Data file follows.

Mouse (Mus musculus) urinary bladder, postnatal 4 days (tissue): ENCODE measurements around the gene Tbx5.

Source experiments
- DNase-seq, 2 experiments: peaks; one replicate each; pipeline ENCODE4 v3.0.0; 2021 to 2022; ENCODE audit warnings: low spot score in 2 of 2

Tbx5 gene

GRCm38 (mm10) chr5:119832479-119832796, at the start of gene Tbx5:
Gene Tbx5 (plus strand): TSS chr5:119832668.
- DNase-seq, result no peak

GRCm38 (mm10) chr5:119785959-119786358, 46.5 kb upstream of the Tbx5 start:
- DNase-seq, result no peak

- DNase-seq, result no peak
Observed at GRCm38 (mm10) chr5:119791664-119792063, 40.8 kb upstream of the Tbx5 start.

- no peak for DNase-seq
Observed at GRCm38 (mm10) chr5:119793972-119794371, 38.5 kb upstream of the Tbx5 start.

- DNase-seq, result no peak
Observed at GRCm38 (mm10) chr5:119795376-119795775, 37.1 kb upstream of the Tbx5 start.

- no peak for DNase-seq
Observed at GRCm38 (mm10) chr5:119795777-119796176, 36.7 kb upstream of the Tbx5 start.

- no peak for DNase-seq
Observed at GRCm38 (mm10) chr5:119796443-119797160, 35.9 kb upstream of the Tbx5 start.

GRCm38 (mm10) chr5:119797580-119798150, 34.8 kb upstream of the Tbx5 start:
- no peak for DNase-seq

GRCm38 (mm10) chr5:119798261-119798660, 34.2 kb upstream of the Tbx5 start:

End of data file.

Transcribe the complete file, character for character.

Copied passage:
Mouse (Mus musculus) urinary bladder, postnatal 4 days (tissue): ENCODE measurements around the gene Tbx5.

Source experiments
- DNase-seq, 2 experiments: peaks; one replicate each; pipeline ENCODE4 v3.0.0; 2021 to 2022; ENCODE audit warnings: low spot score in 2 of 2

Tbx5 gene

GRCm38 (mm10) chr5:119832479-119832796, at the start of gene Tbx5:
Gene Tbx5 (plus strand): TSS chr5:119832668.
- DNase-seq, result no peak

GRCm38 (mm10) chr5:119785959-119786358, 46.5 kb upstream of the Tbx5 start:
- DNase-seq, result no peak

- DNase-seq, result no peak
Observed at GRCm38 (mm10) chr5:119791664-119792063, 40.8 kb upstream of the Tbx5 start.

- no peak for DNase-seq
Observed at GRCm38 (mm10) chr5:119793972-119794371, 38.5 kb upstream of the Tbx5 start.

- DNase-seq, result no peak
Observed at GRCm38 (mm10) chr5:119795376-119795775, 37.1 kb upstream of the Tbx5 start.

- no peak for DNase-seq
Observed at GRCm38 (mm10) chr5:119795777-119796176, 36.7 kb upstream of the Tbx5 start.

- no peak for DNase-seq
Observed at GRCm38 (mm10) chr5:119796443-119797160, 35.9 kb upstream of the Tbx5 start.

GRCm38 (mm10) chr5:119797580-119798150, 34.8 kb upstream of the Tbx5 start:
- no peak for DNase-seq

GRCm38 (mm10) chr5:119798261-119798660, 34.2 kb upstream of the Tbx5 start: